Today I want to share with you why I think high stake chess tournaments are good for chess in USA and for chess in general. Consider myself as a regular slightly above average strength chess player who spends approximately 10 hours a week on Chess (including tournament play). I guess my case will resemble many other regular chess fans in the country and help you come to a conclusion yourself.

When I participate in chess tournaments around Northern California and occasionally drive or fly out of town to join one, I see that my entry fee and expense vs the reward that I get has a high negative balance. For example a 2 day chess tournament of 20,000 USD prize money has an entry fee of $120 in under 1800, 2000 and 2200 sections (these are the sections I have played in last 3 years). Lets say its within my neighboring town (no hotel cost); then the food and gas cost for 2 days are $50. So the minimum costing comes out to be $170.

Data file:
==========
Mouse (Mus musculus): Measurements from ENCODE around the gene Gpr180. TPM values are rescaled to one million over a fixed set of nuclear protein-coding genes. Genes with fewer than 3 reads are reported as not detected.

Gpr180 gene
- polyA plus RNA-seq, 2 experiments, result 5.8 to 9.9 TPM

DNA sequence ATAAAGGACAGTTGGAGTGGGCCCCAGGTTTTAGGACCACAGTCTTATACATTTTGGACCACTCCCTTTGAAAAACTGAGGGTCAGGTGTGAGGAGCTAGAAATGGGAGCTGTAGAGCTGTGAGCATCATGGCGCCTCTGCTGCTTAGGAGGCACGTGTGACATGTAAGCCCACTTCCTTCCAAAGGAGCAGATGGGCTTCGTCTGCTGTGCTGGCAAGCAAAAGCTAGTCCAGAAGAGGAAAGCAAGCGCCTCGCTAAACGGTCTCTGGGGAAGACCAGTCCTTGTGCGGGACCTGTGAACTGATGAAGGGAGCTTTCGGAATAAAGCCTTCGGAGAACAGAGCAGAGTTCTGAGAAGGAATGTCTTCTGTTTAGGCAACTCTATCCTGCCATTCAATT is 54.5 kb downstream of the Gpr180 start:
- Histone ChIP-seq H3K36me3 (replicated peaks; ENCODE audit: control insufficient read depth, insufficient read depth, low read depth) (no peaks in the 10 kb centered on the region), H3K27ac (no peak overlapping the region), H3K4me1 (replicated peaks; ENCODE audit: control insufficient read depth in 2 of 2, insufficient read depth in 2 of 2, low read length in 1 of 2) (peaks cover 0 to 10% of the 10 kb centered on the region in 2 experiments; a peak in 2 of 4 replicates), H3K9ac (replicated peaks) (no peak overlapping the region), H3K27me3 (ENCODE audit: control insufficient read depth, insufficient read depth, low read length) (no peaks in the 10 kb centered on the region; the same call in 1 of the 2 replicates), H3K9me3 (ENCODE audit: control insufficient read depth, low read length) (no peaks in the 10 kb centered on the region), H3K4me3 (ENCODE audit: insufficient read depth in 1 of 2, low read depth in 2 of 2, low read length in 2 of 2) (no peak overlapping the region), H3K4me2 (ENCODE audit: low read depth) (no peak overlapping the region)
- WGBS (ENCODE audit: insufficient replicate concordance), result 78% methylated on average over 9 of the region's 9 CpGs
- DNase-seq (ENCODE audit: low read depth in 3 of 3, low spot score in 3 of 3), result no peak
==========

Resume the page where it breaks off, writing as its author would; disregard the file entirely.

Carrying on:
Now if you look at the prize money in Under 2000 section, its $2000-$1000-$500-$200-$125. Now you can imagine that the 4th and 5th prizes are going to only barely cover your expenses. To get some profit you will need to be in the top 3 performers in that section. Lets say the section will have around 80 people. So while mathematically you only have a 5% chance to be one of the top 3 performers, in practice the chance is higher than that because there will be people playing up from lower sections against whom your odds are higher. Lets assume you have a 20% chance of grabbing one of the top 3 prizes. That means every 1 out of 5 tournaments you will get that prize. We can average out the prize as (2000+1000+500) / 3 ~= $1200 (approximately). So lets say in 6 months you play such 5 tournaments and get $1200. Your costing is 5 * $170 = $850. So end of the day in half a year you actually get rewarded about $400 to $500 for playing competitive chess, averaging less than $100 per month. I don't know about you, but often in such tournaments, i pay a $100 just for a dinner or even less than the amount of money I spend per month to buy chess books or DVDs. Now on top of it add to tournaments where you had to fly out or drive out. Those are purely a loss in terms of money. But you enjoy the travel and can make it a chess vacation. For example, last December I won $2000 in National Open at Las Vegas but when I calculated, my overall expense was approx $4000 as my family was with me (and my son also played) and we spent on other non chess staffs too. So in other words, I will say, out of town chess tournaments, we don't need to go unless we can take it as a chess vacation. At least that's the situation right now.